Heroin Withdrawal

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Understanding Heroin Withdrawal

Understanding Withdrawal from Heroin

Heroin is one of the many substances that can cause the development of chemical dependency. When this occurs, it means that the user’s body has become reliant on the presence of heroin in his or her system, and he or she must continue using to avoid the onset of painful withdrawal symptoms. The period of time that it takes for an individual to become dependent upon heroin can vary, as there are a number of factors that contribute to the development of a chemical dependency problem. These factors can include how the person’s body responds to the drug, as well as the amount and frequency that heroin is abused. Unfortunately, should a person attempt to stop his or her use of heroin after becoming physically dependent upon it, he or she will experience uncomfortable and sometimes painful withdrawal symptoms. For those who are abusing heroin, the withdrawal period can begin anywhere between 6 and 24 hours after his or her last use, and withdrawal reaches its peak between 48 and 72 hours after the last use of this potent substance.

Symptoms of Heroin Withdrawal

Symptoms of Withdrawal from Heroin

Someone who is addicted to heroin is likely to experience a variety of uncomfortable and possibly painful symptoms that accompany the withdrawal process. While symptoms can vary from person to person, most people will experience both physical and psychological distress.

Some of the most common physical withdrawal symptoms that develop once a person has ceased his or her use of heroin can include:

  • Diarrhea
  • Vomiting
  • Muscle pain
  • Excessive sweating
  • Watery eyes
  • Joint pain
  • Severe abdominal cramping
  • Runny nose
  • Chills / cold flashes
  • Muscle spasms / uncontrolled muscular movement
  • Dangerously low body temperature
  • Slowed breathing
  • Insomnia
  • Headaches
  • Labored breathing

Some examples of the psychological symptoms that can develop when a person is experiencing heroin withdrawal can include:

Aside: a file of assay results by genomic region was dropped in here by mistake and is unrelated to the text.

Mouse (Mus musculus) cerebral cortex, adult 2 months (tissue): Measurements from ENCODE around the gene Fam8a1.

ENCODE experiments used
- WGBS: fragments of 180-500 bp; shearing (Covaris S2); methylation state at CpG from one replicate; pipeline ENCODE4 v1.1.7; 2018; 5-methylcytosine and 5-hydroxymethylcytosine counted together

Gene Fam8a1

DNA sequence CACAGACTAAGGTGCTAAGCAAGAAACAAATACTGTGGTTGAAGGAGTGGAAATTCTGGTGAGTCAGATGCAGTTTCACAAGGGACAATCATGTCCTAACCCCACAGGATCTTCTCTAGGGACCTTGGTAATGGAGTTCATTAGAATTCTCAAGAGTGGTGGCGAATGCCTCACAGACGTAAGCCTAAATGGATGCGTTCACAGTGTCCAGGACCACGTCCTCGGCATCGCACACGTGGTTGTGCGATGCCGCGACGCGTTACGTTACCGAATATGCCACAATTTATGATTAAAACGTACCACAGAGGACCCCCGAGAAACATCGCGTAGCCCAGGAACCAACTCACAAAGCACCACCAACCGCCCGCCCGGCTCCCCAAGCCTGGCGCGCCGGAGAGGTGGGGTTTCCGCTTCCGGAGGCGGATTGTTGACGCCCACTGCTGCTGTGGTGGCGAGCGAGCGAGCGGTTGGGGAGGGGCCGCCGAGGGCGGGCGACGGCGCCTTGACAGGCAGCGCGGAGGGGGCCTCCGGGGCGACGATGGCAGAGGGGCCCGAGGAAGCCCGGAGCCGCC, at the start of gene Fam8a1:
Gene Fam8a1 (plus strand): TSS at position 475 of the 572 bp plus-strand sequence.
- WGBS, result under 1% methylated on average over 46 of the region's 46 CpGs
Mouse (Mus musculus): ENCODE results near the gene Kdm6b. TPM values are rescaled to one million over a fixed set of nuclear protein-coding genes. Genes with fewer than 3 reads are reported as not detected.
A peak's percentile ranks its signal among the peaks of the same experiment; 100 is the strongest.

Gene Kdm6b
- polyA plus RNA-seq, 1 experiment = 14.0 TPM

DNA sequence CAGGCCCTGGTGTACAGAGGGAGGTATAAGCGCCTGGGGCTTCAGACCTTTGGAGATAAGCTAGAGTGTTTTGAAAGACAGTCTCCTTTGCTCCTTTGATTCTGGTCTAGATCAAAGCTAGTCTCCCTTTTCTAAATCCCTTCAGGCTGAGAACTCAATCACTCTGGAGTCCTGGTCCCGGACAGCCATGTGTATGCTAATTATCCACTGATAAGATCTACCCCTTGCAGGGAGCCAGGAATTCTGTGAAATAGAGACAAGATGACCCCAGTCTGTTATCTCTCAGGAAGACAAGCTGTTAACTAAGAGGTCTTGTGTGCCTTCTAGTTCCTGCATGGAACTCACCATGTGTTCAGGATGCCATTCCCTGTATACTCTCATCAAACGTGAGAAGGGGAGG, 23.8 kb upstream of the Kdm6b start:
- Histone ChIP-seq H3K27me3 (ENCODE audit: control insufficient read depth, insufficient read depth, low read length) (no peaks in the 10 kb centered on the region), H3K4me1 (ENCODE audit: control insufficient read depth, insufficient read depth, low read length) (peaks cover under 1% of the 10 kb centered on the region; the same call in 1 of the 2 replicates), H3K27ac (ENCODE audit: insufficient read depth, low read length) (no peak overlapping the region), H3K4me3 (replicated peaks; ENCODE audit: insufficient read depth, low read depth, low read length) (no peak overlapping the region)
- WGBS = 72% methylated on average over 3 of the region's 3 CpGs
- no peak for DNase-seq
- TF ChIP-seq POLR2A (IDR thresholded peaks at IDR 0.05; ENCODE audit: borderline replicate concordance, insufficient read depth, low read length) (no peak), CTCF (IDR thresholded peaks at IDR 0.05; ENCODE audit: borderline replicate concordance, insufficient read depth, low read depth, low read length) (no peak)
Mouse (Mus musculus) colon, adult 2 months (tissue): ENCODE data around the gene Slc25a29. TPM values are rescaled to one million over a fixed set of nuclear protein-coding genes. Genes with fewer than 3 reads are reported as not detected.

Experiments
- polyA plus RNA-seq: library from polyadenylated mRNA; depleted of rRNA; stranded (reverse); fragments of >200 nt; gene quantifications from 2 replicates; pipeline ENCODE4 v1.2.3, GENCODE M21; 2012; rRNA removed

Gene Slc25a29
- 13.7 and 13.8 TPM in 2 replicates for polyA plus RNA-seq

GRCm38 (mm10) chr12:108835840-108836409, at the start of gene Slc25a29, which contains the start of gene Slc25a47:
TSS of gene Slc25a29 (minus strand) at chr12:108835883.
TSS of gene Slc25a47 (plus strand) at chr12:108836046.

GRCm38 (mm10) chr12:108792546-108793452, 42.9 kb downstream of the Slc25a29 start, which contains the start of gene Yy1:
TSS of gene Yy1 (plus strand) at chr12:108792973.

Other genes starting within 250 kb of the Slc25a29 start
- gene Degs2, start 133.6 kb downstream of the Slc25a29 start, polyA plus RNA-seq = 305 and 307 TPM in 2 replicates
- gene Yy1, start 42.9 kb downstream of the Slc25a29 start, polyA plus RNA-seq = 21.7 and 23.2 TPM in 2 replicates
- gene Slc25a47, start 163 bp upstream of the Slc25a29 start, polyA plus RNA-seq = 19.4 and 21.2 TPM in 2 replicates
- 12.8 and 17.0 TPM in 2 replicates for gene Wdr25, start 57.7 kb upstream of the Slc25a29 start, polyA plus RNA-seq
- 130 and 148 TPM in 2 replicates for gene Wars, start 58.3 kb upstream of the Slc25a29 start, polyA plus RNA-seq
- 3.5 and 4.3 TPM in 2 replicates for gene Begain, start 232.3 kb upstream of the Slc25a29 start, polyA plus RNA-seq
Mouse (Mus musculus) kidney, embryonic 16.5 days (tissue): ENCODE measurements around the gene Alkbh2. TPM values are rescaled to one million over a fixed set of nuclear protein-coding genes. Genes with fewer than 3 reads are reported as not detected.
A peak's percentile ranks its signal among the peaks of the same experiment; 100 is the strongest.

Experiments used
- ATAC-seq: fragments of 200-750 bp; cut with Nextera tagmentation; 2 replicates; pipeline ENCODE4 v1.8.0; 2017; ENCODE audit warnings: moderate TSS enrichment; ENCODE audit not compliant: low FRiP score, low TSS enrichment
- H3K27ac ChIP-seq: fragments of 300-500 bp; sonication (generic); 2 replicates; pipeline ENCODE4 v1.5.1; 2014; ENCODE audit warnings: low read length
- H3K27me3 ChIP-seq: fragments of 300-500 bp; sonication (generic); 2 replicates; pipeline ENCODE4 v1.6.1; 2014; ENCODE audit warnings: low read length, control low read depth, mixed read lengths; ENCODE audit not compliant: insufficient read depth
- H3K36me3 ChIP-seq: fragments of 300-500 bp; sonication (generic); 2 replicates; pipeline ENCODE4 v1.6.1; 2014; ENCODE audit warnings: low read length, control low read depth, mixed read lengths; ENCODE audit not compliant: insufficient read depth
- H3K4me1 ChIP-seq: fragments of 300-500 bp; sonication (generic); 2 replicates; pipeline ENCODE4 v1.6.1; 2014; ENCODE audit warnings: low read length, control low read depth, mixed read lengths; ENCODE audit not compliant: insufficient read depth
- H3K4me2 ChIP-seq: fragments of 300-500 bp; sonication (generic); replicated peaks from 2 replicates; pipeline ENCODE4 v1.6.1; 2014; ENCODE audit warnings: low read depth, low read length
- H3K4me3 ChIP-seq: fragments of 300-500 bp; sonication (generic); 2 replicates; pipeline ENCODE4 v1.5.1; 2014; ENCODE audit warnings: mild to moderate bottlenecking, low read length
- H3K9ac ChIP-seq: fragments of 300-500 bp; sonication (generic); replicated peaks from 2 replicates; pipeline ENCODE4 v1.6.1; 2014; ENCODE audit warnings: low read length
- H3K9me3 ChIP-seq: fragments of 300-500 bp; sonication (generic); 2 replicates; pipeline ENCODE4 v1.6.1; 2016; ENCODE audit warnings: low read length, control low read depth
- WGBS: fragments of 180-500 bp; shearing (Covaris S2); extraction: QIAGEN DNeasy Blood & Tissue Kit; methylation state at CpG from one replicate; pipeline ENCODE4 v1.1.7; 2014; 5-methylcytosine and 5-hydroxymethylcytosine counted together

• Restlessness
  • Anxiety
  • Jitteriness
  • Depression
  • Agitation
  • Paranoia
  • Irritability

Dangers of Heroin Withdrawal

Dangers Associated with Heroin Withdrawal

The nature of heroin withdrawal can be very upsetting. Therefore, it is highly recommended to experience withdrawal under the watchful eye of professionals who can provide help in monitoring and relieving the general discomfort that comes with withdrawal. It is important to know that those who have abused heroin for longer periods of time are at a higher risk for going through more serious withdrawal symptoms.

The pain that is often linked to heroin withdrawal is generally one of the primary reasons why individuals continue to stay stuck in the cycle of heroin abuse and/or addiction. As soon as withdrawal symptoms occur, those addicted to heroin often resort to using heroin once again in order to avoid these symptoms. When this occurs, individuals are not only putting themselves in harms way through their use, but are also running an increased risk of overdose. Overdose occurs when an individual consumes more of a substance than his or her body can metabolize. If an overdose occurs, a person should obtain immediate medical help, as overdosing on heroin is incredibly dangerous and deadly.

Knowing how painful and upsetting the period of withdrawal can be, we, at Sandhills Comprehensive Treatment Centers, provide effective treatment that can help curb these symptoms and decrease an individual’s cravings. Within our centers, we strive to supply a starting point for recovery for each of our patients. Let us help you or someone you care for start on the path towards a happy, healthy, and recovered future.